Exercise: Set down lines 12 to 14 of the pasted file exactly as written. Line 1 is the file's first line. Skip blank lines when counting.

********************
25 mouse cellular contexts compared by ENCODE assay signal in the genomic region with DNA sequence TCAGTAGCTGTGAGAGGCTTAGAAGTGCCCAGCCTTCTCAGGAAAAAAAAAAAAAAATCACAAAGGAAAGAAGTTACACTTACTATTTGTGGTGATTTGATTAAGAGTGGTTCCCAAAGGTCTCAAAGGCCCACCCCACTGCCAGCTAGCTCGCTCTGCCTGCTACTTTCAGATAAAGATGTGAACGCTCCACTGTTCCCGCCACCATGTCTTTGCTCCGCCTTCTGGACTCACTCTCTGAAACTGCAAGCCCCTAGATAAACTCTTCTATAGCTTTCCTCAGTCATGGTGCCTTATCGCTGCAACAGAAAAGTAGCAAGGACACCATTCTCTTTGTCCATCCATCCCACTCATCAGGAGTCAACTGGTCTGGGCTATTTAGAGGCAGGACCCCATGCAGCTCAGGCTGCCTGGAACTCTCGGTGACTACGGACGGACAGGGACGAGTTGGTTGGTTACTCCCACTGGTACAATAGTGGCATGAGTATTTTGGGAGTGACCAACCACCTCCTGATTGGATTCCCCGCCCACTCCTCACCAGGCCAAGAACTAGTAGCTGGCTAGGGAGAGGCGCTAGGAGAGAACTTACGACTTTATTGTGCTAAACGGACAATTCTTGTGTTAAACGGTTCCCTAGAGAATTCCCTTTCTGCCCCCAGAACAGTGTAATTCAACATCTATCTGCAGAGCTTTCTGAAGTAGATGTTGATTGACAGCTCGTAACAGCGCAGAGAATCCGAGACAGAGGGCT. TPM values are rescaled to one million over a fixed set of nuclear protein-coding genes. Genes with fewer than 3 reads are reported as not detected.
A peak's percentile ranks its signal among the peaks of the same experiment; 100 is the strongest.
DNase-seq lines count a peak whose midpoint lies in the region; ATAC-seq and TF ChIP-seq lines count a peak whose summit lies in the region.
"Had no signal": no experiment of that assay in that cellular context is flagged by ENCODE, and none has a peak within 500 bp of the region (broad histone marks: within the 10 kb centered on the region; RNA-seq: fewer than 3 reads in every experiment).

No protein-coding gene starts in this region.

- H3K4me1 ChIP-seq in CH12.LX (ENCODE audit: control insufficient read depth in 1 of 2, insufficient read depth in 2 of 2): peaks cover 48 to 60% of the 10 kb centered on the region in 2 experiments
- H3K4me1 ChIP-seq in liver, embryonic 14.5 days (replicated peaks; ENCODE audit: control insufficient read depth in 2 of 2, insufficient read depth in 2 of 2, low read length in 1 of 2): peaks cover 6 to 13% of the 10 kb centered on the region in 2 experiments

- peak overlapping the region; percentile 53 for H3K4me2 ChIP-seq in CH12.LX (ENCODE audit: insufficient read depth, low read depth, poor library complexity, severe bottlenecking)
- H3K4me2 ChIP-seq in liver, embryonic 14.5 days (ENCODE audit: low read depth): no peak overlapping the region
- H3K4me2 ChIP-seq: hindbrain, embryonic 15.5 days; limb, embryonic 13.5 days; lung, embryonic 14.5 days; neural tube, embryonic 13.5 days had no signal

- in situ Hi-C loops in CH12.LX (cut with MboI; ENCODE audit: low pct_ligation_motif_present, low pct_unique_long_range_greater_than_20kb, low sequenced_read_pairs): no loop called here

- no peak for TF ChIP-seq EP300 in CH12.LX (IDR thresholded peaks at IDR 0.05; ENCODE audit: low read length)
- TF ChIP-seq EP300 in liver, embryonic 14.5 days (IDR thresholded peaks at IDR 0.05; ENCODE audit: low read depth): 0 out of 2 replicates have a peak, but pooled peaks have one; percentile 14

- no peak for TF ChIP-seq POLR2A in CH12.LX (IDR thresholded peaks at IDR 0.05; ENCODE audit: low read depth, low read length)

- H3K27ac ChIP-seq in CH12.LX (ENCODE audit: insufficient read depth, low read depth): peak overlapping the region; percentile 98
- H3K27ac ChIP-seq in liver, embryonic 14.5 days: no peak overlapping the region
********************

- no peak for TF ChIP-seq EP300 in CH12.LX (IDR thresholded peaks at IDR 0.05; ENCODE audit: low read length)
- TF ChIP-seq EP300 in liver, embryonic 14.5 days (IDR thresholded peaks at IDR 0.05; ENCODE audit: low read depth): 0 out of 2 replicates have a peak, but pooled peaks have one; percentile 14

- no peak for TF ChIP-seq POLR2A in CH12.LX (IDR thresholded peaks at IDR 0.05; ENCODE audit: low read depth, low read length)